Mongolia's Purge Museum

By Janet Nicol

A memorial museum in Mongolia attempts to redress the violent crimes of the past and informs the outsider of the dark history of a country long hidden in the shadows of its neighbors, the Soviet Union and China. I visited the museum last summer while volunteer teaching in the capital city, Ulan Bator.

The museum is established in a two-storey wooden frame house in the downtown.The museum was opened to the public in 1996. On each of the four walls of the museum's main room are written the names of more than 25,000 Mongolian citizens executed by the state. These names record some of the massive number of state executions committed under the influence of the Soviet Union during under the leadership of Joseph Stalin.

September 10 is a "remembrance day" for the victims of political purges in the 1930s. This opportunity to confront a painful period in their history arose soon after the Soviet Union ended its domination in 1990. Mongolians are traditionally nomadic people, now in transition from a communist to democratic and capitalist system, and it is the scars of the Soviets' 69 years of control that lingers in their memories.

Remembrance Day brings hundreds of local citizens to the main public square of Ulan Bator for a candlelight vigil. The government declared this day "official" in 1996, but people have gathered informally since 1992. As well, a compensation bill for the victims' families was passed by the government in early 1998. Families of the victims have been exonerated and some monetary compensation has been paid.

Included in the executions in Mongolia were over 10,000 Buddhist monks. By the late 1930s, the Buddhist establishment controlled education, health, and the judiciary aspects of Mongolian society. Their income was almost as much as that of the state and in 1935 monks constituted 48 percent of the adult male population. The monks were targeted as part of the ruling party's Soviet-led campaign to rid the country of its main religious institution. Subsequently only one lamasery, Gandan Temple in Ulan Bator, was allowed to exist.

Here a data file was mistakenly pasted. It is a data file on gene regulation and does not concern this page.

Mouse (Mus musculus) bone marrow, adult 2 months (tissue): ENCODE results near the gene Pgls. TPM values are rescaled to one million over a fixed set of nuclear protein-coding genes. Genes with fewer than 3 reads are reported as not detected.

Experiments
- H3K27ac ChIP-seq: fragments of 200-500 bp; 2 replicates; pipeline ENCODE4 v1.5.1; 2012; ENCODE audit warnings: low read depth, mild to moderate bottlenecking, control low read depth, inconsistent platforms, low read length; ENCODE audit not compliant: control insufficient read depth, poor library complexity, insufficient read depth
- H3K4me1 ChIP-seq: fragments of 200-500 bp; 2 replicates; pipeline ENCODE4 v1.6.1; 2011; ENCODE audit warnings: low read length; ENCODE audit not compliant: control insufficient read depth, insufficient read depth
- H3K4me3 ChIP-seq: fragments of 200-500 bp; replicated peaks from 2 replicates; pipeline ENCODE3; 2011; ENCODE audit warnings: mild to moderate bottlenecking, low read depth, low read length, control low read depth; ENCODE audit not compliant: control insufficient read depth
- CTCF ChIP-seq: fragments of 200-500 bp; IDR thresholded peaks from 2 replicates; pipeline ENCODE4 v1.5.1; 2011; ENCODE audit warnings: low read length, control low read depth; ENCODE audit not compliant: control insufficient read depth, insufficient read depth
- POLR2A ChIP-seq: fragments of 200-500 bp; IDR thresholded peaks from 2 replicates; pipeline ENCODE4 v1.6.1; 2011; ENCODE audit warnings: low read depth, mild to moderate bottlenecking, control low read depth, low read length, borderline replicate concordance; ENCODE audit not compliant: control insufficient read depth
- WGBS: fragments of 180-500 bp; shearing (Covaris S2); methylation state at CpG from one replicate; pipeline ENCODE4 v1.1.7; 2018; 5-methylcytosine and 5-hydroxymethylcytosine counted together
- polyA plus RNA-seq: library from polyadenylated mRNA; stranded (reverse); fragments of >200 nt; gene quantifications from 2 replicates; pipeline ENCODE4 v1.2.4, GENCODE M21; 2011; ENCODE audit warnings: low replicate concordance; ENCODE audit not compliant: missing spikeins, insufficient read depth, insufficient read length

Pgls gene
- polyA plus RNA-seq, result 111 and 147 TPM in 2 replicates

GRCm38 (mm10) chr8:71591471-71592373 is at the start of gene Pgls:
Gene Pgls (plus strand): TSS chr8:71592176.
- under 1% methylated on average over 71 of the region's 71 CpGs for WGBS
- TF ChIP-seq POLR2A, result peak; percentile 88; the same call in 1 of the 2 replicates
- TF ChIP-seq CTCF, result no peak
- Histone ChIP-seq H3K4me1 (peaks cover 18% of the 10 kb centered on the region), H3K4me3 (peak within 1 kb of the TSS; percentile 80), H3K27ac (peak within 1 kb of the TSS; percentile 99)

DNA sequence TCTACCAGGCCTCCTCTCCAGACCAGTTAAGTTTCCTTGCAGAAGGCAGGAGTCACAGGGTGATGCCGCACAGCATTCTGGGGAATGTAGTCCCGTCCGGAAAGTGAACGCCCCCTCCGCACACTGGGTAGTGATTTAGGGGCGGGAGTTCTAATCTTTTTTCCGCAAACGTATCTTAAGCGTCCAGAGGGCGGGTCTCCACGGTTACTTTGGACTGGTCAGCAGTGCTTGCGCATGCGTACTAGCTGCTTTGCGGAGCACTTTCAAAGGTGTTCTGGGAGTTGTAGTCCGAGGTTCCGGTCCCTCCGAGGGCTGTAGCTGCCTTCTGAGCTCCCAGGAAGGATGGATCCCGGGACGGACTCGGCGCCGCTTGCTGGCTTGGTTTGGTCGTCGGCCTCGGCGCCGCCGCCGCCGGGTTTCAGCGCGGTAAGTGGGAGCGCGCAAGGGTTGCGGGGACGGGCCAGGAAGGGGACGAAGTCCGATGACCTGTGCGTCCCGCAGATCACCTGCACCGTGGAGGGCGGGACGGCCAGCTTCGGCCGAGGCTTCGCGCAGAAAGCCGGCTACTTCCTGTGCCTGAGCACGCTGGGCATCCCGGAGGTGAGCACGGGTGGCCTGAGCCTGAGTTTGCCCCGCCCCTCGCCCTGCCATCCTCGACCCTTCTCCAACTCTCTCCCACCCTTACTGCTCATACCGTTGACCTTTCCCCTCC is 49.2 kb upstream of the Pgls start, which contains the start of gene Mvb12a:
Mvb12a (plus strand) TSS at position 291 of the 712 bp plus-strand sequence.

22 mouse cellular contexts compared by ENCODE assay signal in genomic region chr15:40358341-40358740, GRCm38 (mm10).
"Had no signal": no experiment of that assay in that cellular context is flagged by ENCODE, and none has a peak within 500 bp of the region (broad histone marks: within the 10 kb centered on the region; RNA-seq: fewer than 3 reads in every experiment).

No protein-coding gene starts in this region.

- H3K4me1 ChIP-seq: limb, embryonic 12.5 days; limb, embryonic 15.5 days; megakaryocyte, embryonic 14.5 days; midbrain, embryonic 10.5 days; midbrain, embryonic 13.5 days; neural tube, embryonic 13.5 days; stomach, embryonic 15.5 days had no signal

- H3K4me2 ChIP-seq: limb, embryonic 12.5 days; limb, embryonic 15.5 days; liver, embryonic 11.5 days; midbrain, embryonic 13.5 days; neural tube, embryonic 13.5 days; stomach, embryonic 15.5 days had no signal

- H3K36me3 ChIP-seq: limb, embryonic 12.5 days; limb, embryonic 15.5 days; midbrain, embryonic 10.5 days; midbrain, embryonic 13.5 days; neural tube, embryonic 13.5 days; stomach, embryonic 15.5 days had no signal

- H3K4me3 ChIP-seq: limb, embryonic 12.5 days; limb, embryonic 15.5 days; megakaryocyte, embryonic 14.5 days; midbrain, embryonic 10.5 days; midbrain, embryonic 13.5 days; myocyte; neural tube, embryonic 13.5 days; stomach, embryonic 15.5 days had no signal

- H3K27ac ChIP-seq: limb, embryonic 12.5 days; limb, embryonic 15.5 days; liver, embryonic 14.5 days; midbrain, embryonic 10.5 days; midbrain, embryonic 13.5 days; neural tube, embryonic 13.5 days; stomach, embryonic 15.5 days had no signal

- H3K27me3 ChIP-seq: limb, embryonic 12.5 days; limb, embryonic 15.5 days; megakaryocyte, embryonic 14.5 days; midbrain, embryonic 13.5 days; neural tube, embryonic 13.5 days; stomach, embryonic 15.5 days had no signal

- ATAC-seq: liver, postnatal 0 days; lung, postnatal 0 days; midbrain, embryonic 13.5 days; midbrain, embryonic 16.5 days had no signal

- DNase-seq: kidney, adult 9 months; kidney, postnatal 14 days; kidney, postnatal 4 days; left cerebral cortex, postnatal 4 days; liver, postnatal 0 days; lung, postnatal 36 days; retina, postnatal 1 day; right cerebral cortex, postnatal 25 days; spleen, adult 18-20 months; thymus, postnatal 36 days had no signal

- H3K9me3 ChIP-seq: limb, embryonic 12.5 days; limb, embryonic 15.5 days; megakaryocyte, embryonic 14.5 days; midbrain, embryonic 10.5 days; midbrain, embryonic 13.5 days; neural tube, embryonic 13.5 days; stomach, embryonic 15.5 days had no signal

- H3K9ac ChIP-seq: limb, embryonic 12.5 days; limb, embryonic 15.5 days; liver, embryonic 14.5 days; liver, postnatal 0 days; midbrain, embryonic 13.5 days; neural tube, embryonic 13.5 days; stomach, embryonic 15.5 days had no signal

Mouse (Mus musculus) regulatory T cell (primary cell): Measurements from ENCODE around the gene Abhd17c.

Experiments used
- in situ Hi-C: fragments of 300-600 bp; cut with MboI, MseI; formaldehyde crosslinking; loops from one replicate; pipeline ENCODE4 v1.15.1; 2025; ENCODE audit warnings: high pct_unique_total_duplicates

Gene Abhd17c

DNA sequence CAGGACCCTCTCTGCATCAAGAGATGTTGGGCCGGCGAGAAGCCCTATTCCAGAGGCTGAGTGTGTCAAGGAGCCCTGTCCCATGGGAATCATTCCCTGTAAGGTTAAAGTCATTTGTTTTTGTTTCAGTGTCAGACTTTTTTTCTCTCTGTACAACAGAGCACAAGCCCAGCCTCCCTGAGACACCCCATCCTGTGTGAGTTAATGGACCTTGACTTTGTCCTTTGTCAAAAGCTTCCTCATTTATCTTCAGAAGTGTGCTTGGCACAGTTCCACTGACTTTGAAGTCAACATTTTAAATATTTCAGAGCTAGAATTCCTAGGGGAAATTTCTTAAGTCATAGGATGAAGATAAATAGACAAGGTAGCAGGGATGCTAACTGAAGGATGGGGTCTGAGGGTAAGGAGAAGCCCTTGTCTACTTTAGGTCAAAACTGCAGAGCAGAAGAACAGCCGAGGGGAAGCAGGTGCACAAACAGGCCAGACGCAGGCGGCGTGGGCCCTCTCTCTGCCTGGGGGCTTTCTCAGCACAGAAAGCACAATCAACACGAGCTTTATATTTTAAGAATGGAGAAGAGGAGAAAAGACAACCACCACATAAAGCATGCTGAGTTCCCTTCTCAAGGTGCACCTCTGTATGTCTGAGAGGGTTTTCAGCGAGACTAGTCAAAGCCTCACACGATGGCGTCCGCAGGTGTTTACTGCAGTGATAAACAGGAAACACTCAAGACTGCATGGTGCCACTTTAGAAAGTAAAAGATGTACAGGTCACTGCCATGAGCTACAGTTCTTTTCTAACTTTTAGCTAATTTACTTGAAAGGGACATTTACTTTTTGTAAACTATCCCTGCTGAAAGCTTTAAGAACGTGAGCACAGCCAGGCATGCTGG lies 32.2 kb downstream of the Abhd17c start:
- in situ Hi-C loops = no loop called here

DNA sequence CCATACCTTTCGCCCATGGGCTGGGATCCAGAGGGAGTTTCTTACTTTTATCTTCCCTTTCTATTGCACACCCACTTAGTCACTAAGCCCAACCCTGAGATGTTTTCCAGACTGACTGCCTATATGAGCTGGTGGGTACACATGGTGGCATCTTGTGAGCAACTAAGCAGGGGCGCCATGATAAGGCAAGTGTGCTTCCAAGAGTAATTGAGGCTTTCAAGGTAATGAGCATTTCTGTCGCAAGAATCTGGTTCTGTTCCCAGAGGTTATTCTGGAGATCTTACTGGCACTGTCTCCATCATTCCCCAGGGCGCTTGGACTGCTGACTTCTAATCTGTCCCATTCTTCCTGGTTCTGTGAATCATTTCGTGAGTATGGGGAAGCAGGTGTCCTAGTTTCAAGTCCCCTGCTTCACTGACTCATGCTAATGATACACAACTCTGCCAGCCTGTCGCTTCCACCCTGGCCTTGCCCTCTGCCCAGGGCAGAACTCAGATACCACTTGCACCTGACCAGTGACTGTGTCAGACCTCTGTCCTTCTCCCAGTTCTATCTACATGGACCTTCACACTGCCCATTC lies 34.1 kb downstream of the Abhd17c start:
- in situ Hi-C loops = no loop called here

Mongolian government officials accused of being Japanese spies in the 1930s had been included in round-ups. A museum painting showing armed soldiers pulling nomadic tent-dwelling farmers from their traditional felt "ger" tents, informs the viewer of the terror experienced by ordinary citizens.

Recognition Begins the Healing

The Memorial Museum of the Victims of Political Repression, as it is named, also contains archival records, posters, and a reproduction of a prison room. Most of the victims of this period were men. A powerful sculpture shows a woman in a posture of sadness. "Princes descended from Genghis Khan, bureaucrats, and clergymen were executed by army-trained cadres," according to the museum guide sheet. The first purges occurred as early as 1922, based on political in-fighting. The factionalism continued throughout the 1920s and 1930s, culminating in 1937-41 with massive arrests throughout the country. Tens of thousands of people were killed or imprisoned. Mongolians continued to endure repressive political actions from 1950 to 1980, as people were punished with firings, prison, and exile for "anti-party factions," "ultra-nationalistic ideology," and "anti-Soviet ideology." Current Amnesty International reports indicate that Mongolians in Inner Mongolia, an autonomous region of China, are still subject to similar accusations by the Chinese government.

Stories of cruel and arbitrary family loss from this period are still commonly heard. A Mongolian teacher with whom I worked never knew her grandfather, who had been taken away and executed when her father was two years old. Another man reported to an Ulan Bator newspaper: "One day some men came and forced my father out of the ger. He turned to me and said, with tears in his eyes, 'My dear son, now is the time for your Bundkhai to go far away to the sky. Become a good and strong man.' Later, people in green clothes came and confiscated our cattle and property."

Words and money are small comfort for the Mongolian people affected, but the recognition and public display of a long suppressed history mark the beginning of the healing process.

Ms. Nicol, a Vancouver teacher and writer, taught language teachers in Mongolia, sponsored by the Canadian Teachers' Federation and the Free Federation of Mongolian Education and Scientific Workers Union.

Peace Magazine May-June 1999

Peace Magazine May-June 1999, page 28. Some rights reserved.

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